The electronic age drives some languages out of existence, but can help save others
THINK of the solitude felt by Marie Smith before she died earlier this year in her native Alaska, at 89. She was the last person who knew the language of the Eyak people as a mother-tongue. Or imagine Ned Mandrell, who died in 1974–he was the last native speaker of Manx, similar to Irish and Scots Gaelic. Both these people had the comfort of being surrounded, some of the time, by enthusiasts who knew something precious was vanishing and tried to record and learn whatever they could of a vanishing tongue. In remote parts of the world, dozens more people are on the point of taking to their graves a system of communication that will never be recorded or reconstructed.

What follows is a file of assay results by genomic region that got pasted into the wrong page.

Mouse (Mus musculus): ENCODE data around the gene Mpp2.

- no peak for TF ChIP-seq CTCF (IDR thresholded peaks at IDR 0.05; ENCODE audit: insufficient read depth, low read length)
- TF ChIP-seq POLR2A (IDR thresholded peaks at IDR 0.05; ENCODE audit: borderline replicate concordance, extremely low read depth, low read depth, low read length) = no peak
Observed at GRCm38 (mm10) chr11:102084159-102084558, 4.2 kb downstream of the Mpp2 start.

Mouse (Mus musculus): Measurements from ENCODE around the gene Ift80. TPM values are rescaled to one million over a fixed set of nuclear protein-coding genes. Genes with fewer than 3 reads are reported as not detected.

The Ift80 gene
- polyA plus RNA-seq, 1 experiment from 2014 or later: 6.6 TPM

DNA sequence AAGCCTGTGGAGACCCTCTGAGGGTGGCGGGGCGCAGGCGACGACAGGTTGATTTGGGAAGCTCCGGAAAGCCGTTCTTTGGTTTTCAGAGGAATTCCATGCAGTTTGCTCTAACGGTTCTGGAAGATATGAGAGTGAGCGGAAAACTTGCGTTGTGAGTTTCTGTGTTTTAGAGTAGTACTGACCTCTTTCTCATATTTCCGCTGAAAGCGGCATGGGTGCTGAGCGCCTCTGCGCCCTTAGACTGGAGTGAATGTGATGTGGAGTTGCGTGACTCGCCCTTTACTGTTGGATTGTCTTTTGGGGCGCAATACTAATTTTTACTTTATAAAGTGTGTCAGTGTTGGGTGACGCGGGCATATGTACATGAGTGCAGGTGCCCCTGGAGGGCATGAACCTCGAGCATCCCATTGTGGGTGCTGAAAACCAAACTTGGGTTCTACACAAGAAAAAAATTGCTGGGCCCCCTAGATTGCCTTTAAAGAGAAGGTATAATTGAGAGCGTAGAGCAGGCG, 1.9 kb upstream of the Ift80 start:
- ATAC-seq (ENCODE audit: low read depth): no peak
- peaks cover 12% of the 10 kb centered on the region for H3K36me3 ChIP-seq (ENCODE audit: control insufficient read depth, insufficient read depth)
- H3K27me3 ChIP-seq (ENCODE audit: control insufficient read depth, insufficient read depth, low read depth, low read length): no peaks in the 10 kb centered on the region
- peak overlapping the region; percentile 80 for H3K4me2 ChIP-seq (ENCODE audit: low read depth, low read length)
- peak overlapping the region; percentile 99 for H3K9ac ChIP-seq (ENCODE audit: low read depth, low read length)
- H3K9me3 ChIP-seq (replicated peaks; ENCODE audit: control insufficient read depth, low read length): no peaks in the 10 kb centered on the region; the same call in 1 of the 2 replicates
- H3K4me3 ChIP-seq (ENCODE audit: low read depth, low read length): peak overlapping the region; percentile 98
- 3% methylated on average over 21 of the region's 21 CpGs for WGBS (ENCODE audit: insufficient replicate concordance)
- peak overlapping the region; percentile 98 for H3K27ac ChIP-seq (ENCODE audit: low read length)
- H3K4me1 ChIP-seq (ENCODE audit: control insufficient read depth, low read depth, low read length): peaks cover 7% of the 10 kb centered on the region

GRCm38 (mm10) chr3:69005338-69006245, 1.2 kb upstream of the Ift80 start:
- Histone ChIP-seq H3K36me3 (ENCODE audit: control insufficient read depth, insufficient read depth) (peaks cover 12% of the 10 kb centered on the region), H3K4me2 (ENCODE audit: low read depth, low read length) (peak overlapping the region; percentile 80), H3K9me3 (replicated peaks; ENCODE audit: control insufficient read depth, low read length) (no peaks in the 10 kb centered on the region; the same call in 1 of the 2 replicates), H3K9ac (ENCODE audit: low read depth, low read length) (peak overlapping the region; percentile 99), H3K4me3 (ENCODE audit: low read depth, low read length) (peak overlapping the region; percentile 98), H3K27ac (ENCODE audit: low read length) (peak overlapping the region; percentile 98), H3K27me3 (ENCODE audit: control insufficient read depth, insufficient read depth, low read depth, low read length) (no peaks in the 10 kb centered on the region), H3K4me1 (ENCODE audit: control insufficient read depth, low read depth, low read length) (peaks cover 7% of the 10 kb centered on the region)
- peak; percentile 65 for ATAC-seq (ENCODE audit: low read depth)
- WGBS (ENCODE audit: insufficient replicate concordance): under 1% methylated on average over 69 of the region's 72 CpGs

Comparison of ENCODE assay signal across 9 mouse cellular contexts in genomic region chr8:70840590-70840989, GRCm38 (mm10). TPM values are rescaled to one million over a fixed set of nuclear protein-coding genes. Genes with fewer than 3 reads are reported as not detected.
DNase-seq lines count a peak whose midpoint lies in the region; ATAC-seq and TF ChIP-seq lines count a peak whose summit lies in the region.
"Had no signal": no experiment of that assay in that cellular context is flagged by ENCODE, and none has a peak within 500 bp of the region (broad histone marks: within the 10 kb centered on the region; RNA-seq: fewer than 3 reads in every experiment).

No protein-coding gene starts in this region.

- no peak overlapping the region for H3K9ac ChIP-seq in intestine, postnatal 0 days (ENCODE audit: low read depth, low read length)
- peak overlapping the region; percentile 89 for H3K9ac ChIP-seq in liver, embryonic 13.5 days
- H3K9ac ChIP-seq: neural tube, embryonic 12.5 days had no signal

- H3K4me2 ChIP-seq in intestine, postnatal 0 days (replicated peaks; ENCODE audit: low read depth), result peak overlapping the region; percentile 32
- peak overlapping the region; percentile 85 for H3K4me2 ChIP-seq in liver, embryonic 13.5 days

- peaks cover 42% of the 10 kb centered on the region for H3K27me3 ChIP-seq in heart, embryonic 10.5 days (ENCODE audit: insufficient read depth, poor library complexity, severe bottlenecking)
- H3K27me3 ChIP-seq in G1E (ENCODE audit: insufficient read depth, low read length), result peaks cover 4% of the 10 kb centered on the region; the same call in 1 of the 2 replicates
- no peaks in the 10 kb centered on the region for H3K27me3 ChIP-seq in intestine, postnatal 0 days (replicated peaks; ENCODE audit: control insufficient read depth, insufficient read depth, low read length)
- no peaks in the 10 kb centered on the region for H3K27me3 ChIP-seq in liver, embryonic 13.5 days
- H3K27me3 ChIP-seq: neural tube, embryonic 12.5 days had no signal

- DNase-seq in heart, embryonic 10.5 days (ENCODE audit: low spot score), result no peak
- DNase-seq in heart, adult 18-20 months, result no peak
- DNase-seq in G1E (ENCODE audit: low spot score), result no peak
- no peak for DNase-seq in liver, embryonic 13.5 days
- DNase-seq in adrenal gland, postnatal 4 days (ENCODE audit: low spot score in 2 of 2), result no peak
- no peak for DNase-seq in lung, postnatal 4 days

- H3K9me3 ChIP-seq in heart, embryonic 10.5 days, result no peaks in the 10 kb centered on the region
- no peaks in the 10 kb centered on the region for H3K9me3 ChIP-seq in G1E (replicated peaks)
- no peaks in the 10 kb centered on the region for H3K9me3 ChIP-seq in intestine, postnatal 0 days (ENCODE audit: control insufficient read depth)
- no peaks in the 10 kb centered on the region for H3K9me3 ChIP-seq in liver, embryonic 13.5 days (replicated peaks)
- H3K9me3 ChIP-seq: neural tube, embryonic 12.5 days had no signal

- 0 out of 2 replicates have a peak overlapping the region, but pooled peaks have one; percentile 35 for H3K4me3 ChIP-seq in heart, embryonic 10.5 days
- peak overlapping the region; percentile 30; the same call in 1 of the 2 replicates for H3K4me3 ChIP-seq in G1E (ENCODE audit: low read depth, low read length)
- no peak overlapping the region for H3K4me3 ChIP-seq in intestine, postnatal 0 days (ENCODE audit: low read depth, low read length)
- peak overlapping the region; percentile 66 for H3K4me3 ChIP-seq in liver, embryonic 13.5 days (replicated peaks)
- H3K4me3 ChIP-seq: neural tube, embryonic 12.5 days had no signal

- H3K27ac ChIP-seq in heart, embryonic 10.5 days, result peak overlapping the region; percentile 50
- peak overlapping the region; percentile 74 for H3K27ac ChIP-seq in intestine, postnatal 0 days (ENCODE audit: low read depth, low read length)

Does it matter? Plenty of languages–among them Akkadian, Etruscan, Tangut and Chibcha–have gone the way of the dodo, without causing much trouble to posterity. Should anyone lose sleep over the fact that many tongues–from Manchu (spoken in China) to Hua (Botswana) and Gwich’in (Alaska)–are in danger of suffering a similar fate?